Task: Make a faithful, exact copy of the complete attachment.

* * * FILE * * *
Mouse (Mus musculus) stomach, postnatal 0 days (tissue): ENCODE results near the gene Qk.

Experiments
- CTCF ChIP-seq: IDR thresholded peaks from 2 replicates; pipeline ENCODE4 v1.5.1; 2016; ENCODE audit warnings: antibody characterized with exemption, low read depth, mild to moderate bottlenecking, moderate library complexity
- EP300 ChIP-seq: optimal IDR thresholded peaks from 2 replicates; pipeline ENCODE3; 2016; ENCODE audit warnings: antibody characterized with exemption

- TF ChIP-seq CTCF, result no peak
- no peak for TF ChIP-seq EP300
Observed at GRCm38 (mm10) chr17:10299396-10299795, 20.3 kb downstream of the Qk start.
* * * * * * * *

Mouse (Mus musculus) stomach, postnatal 0 days (tissue): ENCODE results near the gene Qk.

Experiments
- CTCF ChIP-seq: IDR thresholded peaks from 2 replicates; pipeline ENCODE4 v1.5.1; 2016; ENCODE audit warnings: antibody characterized with exemption, low read depth, mild to moderate bottlenecking, moderate library complexity
- EP300 ChIP-seq: optimal IDR thresholded peaks from 2 replicates; pipeline ENCODE3; 2016; ENCODE audit warnings: antibody characterized with exemption

- TF ChIP-seq CTCF, result no peak
- no peak for TF ChIP-seq EP300
Observed at GRCm38 (mm10) chr17:10299396-10299795, 20.3 kb downstream of the Qk start.